The [Kedah] state Health Department has received a total of 70 reports on dog bites as of Wednesday [7 Oct 2015], an increase of 22 cases from the week before. According to state health director Datuk Dr Norhizan Ismail, Kuala Muda recorded the highest number of dog bite cases with 21. This was followed by Kulim with 18, Kubang Pasu at 10, Kota Star with 7, Bandar Baharu and Langkawi with 4 each, 3 in Baling, and 1 each in Yan and Padang Terap.
In his statement, he said from the total number, only a husband and wife couple in Kota Star were placed under observation, as their dog was confirmed to have rabies. “The Kota Star district health office will monitor the health of this couple, who have been advised to seek immediate treatment if they experience fever, headaches, and muscle fatigue,” he said. It was earlier reported that there was an outbreak of the zoonotic virus in Perlis, Kedah and Penang. Measures had been stepped up to ensure that the public is safe from the disease.
[Byline: Melissa Darlyne Chow]
ProMED-mail from HealthMap Alerts
[It is hard to make out the timeline in this report, and the scale of the dog biting; the simplest explanation is that it is the October (2015) total as of the 7th. But it does shine a light on the problem “What bites do you pay attention to?”, noting that dogs have a natural tendency to bite, especially when on alert. And at the community level, awareness of an individual dog’s habits may be slim. Which brings home the importance of having all dogs vaccinated against rabies when canine rabies is a known and recognised problem.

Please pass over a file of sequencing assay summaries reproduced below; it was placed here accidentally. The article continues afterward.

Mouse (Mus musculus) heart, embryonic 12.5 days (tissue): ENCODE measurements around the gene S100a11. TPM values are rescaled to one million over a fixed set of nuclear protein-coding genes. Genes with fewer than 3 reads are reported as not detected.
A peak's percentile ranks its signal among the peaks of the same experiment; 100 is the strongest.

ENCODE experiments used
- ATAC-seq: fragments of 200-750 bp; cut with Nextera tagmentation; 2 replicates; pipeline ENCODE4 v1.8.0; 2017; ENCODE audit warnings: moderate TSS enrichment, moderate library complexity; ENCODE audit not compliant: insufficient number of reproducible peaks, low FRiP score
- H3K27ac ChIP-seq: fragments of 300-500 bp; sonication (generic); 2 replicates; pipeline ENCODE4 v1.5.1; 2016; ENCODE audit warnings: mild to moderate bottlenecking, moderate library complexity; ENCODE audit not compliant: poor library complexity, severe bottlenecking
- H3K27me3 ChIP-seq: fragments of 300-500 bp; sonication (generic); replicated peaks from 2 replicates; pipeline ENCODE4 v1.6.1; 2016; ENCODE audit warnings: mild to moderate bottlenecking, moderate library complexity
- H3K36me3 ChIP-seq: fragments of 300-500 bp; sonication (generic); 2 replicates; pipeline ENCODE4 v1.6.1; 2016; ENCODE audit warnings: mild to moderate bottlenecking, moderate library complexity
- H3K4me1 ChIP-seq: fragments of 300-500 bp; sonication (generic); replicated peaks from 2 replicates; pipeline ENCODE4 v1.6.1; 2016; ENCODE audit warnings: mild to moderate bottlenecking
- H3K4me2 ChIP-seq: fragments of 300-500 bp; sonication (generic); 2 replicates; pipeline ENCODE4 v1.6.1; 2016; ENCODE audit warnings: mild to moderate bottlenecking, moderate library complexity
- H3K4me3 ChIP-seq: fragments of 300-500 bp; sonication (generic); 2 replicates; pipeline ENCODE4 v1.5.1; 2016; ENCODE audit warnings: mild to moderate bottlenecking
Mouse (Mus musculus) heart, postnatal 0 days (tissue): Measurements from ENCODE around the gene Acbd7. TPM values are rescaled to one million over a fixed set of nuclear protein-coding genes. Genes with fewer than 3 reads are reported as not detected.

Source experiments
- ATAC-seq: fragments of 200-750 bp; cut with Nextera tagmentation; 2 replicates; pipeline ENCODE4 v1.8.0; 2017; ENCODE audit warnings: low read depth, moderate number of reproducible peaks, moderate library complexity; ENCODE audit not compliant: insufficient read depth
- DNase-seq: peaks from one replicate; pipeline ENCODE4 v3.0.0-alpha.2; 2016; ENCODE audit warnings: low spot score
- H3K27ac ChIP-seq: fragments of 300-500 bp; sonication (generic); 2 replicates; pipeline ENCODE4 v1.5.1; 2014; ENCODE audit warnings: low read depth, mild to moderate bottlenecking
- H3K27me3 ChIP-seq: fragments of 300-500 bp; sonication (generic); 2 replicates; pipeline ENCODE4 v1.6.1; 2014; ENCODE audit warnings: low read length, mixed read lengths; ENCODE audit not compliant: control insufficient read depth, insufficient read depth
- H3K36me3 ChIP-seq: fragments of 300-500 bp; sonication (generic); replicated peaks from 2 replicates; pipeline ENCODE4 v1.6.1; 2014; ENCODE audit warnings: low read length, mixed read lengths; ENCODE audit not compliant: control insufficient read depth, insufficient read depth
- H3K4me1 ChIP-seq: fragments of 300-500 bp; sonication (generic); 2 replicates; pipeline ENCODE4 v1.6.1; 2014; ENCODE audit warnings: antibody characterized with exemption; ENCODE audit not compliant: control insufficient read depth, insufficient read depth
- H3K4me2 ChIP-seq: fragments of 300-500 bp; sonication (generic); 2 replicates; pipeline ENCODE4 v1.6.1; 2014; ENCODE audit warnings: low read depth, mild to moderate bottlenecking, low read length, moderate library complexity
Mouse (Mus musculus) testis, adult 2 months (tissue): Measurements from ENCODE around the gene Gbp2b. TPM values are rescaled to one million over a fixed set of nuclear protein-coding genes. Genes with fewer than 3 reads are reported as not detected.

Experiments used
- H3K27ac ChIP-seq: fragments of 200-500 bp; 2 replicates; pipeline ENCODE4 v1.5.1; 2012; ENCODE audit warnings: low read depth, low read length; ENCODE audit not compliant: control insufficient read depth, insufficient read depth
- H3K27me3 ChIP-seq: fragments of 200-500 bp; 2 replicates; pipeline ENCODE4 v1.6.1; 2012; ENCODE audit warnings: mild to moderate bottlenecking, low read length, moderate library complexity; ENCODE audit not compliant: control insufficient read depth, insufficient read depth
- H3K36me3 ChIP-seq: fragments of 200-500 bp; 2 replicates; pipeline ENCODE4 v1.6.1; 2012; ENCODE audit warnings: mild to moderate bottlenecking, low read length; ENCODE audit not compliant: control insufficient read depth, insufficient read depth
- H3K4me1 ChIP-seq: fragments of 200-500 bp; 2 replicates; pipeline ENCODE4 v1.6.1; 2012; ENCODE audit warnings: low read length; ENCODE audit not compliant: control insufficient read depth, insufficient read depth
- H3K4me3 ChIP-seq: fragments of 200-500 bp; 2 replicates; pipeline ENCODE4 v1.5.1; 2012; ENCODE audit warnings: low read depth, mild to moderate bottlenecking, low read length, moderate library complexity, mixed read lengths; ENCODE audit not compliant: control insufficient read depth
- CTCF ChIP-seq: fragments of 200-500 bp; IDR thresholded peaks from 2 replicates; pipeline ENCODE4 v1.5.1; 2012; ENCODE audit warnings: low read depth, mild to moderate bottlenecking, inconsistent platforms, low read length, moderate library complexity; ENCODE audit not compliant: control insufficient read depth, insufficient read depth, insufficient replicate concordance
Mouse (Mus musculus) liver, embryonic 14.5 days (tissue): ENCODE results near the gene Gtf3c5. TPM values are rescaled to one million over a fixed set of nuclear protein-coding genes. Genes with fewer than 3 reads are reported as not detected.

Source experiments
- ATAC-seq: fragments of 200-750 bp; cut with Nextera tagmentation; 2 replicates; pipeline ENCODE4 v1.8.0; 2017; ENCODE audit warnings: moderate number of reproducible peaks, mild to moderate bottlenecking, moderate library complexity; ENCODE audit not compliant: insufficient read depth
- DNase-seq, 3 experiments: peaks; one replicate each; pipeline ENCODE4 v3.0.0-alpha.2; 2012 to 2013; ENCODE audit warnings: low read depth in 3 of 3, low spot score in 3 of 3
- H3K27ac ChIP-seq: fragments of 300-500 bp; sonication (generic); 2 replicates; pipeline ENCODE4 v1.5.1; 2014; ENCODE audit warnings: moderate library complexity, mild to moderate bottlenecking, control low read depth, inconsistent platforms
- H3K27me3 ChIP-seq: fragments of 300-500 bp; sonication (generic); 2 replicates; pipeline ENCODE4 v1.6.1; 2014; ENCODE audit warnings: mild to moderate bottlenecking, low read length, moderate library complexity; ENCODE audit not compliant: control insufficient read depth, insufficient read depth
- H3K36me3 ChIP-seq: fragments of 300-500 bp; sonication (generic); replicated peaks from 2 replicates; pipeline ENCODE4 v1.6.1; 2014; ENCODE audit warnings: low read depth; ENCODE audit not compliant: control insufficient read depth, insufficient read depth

These bite reports are for the state of Kedah in NE Malaysia, on the Thai border; see http://www.fallingrain.com/world/MY/02/Kota.html. Kota Setar is a district in Kedah, Malaysia where the state capital Alor Star is situated. – Mod.MHJ
A HealthMap/ProMED-mail map can be accessed at: http://healthmap.org/promed/p/13000.]
Rabies – Malaysia (04): (Kedah) canine, human exposure 20150920.3658774
Rabies – Malaysia (03): (PG) canine, control measures 20150918.3654591
Rabies – Malaysia (02): (PL) canine, human exposure 20150829.3611011
Rabies – Malaysia: (PL) canine, OIE 20150825.3599775
RABIES – USA (41): (OREGON) BAT, HUMAN EXPOSURE
Published Date: 2015-10-09 21:18:37
Subject: PRO/AH/EDR> Rabies – USA (41): (OR) bat, human exposure
Archive Number: 20151009.3704304
Date: Thu 8 Oct 2015
Source: OPB [edited]
3rd Rabies Case Confirmed in Lane County
Another rabies case was reported in Lane County [Oregon] earlier this week [week up to 8 Oct 2015]. A woman was walking on the campus of Lane Community College when she was scratched by a bat. Authorities later found a dead bat on campus that tested positive for the fatal virus.
Jason Davis is with Lane County Health and Human Services. He said this is the 3rd case in Lane County this year . “When we see that kind of geographic distribution in a very small area it makes us concerned that maybe the entire bat colony has rabies and there could be more interactions.”
There have been 12 rabies cases identified in Oregon this year .
[Byline: Amanda Peacher]
ProMED-mail from HealthMap Alerts
[There is no knowing if the dead bat was the one that had scratched this woman. But as bats do not like being handled and if healthy will not be lying on the sidewalk, I think we can presume that it came from a bat roost with active rabies cases.
On my last commentary on rabid bats a member took me to task, rightfully, for putting a live bat in a closed plastic bag as it could suffocate. Leave a gap so it can breathe. It will then be fitter when brain sampled.
To find Lane County in Oregon, go to http://www.lib.utexas.edu/maps/united_states/oregon_90.jpg and look for the 1st “O” in the state title. That is Lane County. The main campus for Lane Community College is in Eugene, which is shown in the map. To date this year (2015), 17 rabid animals have been picked up and sampled, and all but one were bats; the exception was a fox. See: https://public.health.oregon.gov/DiseasesConditions/DiseasesAZ/rabies/Documents/rabiesmap15.pdf. For further information on rabies in Oregon, go to: https://public.health.oregon.gov/DiseasesConditions/DiseasesAZ/Pages/disease.aspx?did=41. – Mod.MHJ